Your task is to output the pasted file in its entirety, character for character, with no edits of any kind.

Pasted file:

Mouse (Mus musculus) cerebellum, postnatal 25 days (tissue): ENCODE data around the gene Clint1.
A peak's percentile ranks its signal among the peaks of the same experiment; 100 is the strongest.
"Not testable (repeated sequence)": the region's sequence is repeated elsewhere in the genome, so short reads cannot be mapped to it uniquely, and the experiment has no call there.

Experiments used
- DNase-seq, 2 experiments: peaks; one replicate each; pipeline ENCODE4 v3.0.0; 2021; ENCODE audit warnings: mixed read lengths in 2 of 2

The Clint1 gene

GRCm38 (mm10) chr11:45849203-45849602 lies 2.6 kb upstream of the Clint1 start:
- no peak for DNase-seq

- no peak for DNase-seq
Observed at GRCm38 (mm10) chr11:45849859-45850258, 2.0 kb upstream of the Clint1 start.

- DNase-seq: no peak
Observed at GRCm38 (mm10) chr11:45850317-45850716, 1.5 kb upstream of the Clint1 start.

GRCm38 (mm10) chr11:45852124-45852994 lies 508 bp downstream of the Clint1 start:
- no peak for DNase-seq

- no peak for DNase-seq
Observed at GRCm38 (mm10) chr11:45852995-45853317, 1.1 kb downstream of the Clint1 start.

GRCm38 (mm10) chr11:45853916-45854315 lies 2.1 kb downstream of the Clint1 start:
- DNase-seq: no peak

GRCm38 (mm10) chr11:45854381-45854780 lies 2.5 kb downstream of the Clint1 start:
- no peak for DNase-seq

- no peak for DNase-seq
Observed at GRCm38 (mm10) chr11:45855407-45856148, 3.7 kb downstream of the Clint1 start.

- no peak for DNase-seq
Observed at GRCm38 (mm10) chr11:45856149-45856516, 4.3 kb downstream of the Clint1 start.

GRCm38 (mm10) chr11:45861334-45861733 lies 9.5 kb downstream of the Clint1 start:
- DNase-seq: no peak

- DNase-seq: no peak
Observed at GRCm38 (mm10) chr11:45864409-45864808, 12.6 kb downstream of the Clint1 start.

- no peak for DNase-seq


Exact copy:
Mouse (Mus musculus) cerebellum, postnatal 25 days (tissue): ENCODE data around the gene Clint1.
A peak's percentile ranks its signal among the peaks of the same experiment; 100 is the strongest.
"Not testable (repeated sequence)": the region's sequence is repeated elsewhere in the genome, so short reads cannot be mapped to it uniquely, and the experiment has no call there.

Experiments used
- DNase-seq, 2 experiments: peaks; one replicate each; pipeline ENCODE4 v3.0.0; 2021; ENCODE audit warnings: mixed read lengths in 2 of 2

The Clint1 gene

GRCm38 (mm10) chr11:45849203-45849602 lies 2.6 kb upstream of the Clint1 start:
- no peak for DNase-seq

- no peak for DNase-seq
Observed at GRCm38 (mm10) chr11:45849859-45850258, 2.0 kb upstream of the Clint1 start.

- DNase-seq: no peak
Observed at GRCm38 (mm10) chr11:45850317-45850716, 1.5 kb upstream of the Clint1 start.

GRCm38 (mm10) chr11:45852124-45852994 lies 508 bp downstream of the Clint1 start:
- no peak for DNase-seq

- no peak for DNase-seq
Observed at GRCm38 (mm10) chr11:45852995-45853317, 1.1 kb downstream of the Clint1 start.

GRCm38 (mm10) chr11:45853916-45854315 lies 2.1 kb downstream of the Clint1 start:
- DNase-seq: no peak

GRCm38 (mm10) chr11:45854381-45854780 lies 2.5 kb downstream of the Clint1 start:
- no peak for DNase-seq

- no peak for DNase-seq
Observed at GRCm38 (mm10) chr11:45855407-45856148, 3.7 kb downstream of the Clint1 start.

- no peak for DNase-seq
Observed at GRCm38 (mm10) chr11:45856149-45856516, 4.3 kb downstream of the Clint1 start.

GRCm38 (mm10) chr11:45861334-45861733 lies 9.5 kb downstream of the Clint1 start:
- DNase-seq: no peak

- DNase-seq: no peak
Observed at GRCm38 (mm10) chr11:45864409-45864808, 12.6 kb downstream of the Clint1 start.

- no peak for DNase-seq